high fever (> 100.4 ºF) and a cough or difficulty breathing,
you should notify your doctor or visit a
hospital emergency department and be sure to tell your doctor that
you have have recently
traveled in Southeast Asia. If you are not sick, it is not necessary
to stay at home or limit your
activities in any way. It is okay to go to work or school, or for
young children to go to daycare or
other child care programs. You do not need to use a mask or see
a doctor as long as you are
Is it safe to travel to Southeast Asia?
At this time, there are no travel restrictions in place directly
related to SARS. However, a travel
advisory from the Centers for Disease Control and Prevention recommends
planning nonessential or elective travel to the People's Republic
of China, Hong Kong, Hanoi,
Vietnam or Singapore may wish to postpone their trip until further
notice. This temporary
recommendation will be re-evaluated daily as this outbreak evolves.
The recommendation does
not apply to passengers simply passing through the airports in these
areas, if they are not
spending any time in the affected countries.
Persons who travel to Southeast Asia should be aware of the symptoms
of SARS. If they develop
high fever and cough or difficulty breathing, they should see a
doctor immediately and be sure to
mention their recent travel to Southeast Asia. There is no recommendation
at this time to wear
masks while traveling. Updates on SARS, recommendations, and travel
advisories can be found
on the World Health Organization website at http://www.who.int/en/
and the Centers for Disease
Control and Prevention’s website at www.cdc.gov.
How can I help prevent SARS?
The Centers for Disease Control and Prevention has issued guidelines
for how to prevent SARS
from spreading to family contacts of SARS patients and in the hospital
setting. In medical care
settings, it is important that health care providers follow special
precautions when caring for a
patient who may have SARS. For others, the best way to prevent SARS
is by not traveling to
places where there are known outbreaks of SARS, unless absolutely
If I am traveling to Southeast Asia, is there a medicine I can take
to prevent SARS?
No, there is no known medicine you can take to prevent SARS. However,
if you do become ill in
Southeast Asia, or after you get back, you should see a doctor and
mention that you have
recently traveled to that region.
What is being done to prevent SARS patients from coming into the
For people traveling by plane, federal quarantine inspectors stationed
at the airports are
screening travelers from Southeast Asia for symptoms of SARS. In
addition, health alert cards
are being distributed to air passengers asking travelers to monitor
their health for ten days and to
see a doctor if they become sick with a fever and cough or difficulty
breathing. These health alert
cards are also being provided by the major shipping associations
to people traveling on cargo
ships and cruise ships into ports in the United States. Inspectors
are also boarding ships if a
passenger or crew member is suspected of having SARS.
What if I have been on board an airplane or ship with someone who
is suspected of having
All passengers and crew members will be advised by port authorities
to seek medical attention if
they develop symptoms of SARS (see above).
Is there a treatment for SARS?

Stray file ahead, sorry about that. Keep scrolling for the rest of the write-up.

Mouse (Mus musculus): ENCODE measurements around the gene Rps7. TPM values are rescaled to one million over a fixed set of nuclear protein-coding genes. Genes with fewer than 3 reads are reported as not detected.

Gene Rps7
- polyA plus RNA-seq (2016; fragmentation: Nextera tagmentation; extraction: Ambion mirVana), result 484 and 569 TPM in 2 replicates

Because the exact cause of the illness is still being investigated,
there is currently no known
treatment for SARS. Different types of treatment regimens have been
used for severely ill
hospitalized patients with SARS, including antibiotics, anti-virus
medications and steroids, but it is
too soon to tell if any of these will be effective. Supportive treatment,
such as intravenous fluids
and medicines to control fever or pain, is critical.
Is there any reason to believe that SARS is linked to bioterrorism?
The pattern of spread as far as is known is what would typically
be expected in a contagious
respiratory or flu-like illness. People most at risk are either
health care workers taking care of sick
people or family members or household contacts of people infected
with SARS. There is no
evidence to suggest bioterrorism.
What is being done about SARS overseas?
The World Health Organization and the Centers for Disease Control
and Prevention are
aggressively responding to cases of SARS and working to identify
a cause of the illness.
What is being done about SARS in New Jersey?
The New Jersey Department of Health and Senior Services is working
closely with hospitals and
public health agencies to increase their awareness of SARS and to
help them rapidly identify any
cases that arrive in New Jersey. The DHSS has held weekly teleconferences
with New Jersey
hospitals and public health agencies to provide updates, explain
how to identify potential cases
and to detail appropriate reporting mechanisms. Health officials
in New Jersey have been
instructed to immediately report any suspected cases by telephone
to both DHSS and local
Why has the New Jersey Department of Health and Senior Services
asked hospitals to be
on the alert for SARS?
Identifying possible cases early will allow special precautions
to be taken in the hospital to
prevent its spread. In addition, the Department will assist hospitals
in sending laboratory
specimens to the Centers for Disease Control and Prevention to help
identify the cause of the
Who can I call if I have questions or concerns?
The public can visit the Department of Health and Senior Services
web site at
or call the Department at 609-588-7500.
For additional information, see the World Health Organization’s
website at http://www.who.int/en/
or the Centers for Disease Control and Prevention’s website